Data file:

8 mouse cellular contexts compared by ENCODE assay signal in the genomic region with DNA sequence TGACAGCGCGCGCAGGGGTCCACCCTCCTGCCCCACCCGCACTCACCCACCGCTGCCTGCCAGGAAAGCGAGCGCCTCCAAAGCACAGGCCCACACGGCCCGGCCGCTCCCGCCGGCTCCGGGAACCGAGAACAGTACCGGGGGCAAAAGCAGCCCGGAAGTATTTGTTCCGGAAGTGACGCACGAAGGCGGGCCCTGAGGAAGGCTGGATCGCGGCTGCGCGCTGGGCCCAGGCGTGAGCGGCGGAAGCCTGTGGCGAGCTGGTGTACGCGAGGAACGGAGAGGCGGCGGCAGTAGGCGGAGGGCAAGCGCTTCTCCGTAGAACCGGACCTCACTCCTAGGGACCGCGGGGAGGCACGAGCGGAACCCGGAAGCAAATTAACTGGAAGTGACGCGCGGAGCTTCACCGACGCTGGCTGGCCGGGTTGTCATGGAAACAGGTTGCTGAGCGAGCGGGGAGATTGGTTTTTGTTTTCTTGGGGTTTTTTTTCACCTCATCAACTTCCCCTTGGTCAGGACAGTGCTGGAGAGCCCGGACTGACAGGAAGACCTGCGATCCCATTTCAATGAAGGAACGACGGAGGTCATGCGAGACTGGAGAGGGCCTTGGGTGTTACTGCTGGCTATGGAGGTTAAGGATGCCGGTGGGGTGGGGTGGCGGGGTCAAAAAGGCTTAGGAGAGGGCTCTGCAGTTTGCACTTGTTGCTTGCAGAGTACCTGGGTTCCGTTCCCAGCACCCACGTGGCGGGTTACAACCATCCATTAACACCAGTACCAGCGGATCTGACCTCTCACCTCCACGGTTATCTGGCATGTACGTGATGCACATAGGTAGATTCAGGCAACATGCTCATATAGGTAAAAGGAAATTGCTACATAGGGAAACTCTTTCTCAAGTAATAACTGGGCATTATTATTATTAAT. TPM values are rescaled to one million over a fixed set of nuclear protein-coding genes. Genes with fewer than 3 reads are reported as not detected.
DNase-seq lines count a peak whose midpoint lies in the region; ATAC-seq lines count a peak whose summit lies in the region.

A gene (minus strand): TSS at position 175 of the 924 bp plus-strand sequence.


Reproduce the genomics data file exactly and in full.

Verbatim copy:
8 mouse cellular contexts compared by ENCODE assay signal in the genomic region with DNA sequence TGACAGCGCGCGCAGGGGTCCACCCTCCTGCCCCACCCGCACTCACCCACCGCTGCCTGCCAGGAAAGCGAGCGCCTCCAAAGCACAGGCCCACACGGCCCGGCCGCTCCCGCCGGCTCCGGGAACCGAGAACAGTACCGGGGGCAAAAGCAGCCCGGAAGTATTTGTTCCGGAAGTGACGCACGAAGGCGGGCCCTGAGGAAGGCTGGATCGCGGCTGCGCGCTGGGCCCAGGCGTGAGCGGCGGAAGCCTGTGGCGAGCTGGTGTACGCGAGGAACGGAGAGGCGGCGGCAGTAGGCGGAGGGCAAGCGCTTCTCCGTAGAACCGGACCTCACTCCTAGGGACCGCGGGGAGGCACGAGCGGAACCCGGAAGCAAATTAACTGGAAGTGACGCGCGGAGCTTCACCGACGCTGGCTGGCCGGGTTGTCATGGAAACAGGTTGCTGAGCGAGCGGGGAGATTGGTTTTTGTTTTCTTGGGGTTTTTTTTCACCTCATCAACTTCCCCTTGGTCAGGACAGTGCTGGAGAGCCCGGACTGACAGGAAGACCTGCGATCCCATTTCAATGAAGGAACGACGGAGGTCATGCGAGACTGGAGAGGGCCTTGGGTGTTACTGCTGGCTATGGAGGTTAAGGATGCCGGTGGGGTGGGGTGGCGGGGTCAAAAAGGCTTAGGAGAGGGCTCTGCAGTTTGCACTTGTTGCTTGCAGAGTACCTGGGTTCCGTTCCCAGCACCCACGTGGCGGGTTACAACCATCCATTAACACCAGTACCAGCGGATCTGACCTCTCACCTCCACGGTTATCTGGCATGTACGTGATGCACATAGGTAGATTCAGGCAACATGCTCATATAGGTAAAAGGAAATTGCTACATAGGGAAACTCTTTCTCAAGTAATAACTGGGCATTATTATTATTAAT. TPM values are rescaled to one million over a fixed set of nuclear protein-coding genes. Genes with fewer than 3 reads are reported as not detected.
DNase-seq lines count a peak whose midpoint lies in the region; ATAC-seq lines count a peak whose summit lies in the region.

A gene (minus strand): TSS at position 175 of the 924 bp plus-strand sequence.